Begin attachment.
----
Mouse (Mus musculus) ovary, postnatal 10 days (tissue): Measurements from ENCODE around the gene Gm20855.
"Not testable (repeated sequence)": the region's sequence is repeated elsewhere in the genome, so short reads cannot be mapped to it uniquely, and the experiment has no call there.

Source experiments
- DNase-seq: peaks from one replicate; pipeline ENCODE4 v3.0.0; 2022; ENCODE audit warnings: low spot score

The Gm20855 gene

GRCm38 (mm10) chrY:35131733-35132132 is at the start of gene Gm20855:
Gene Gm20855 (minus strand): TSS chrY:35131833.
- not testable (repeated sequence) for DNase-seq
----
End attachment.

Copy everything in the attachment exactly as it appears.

Mouse (Mus musculus) ovary, postnatal 10 days (tissue): Measurements from ENCODE around the gene Gm20855.
"Not testable (repeated sequence)": the region's sequence is repeated elsewhere in the genome, so short reads cannot be mapped to it uniquely, and the experiment has no call there.

Source experiments
- DNase-seq: peaks from one replicate; pipeline ENCODE4 v3.0.0; 2022; ENCODE audit warnings: low spot score

The Gm20855 gene

GRCm38 (mm10) chrY:35131733-35132132 is at the start of gene Gm20855:
Gene Gm20855 (minus strand): TSS chrY:35131833.
- not testable (repeated sequence) for DNase-seq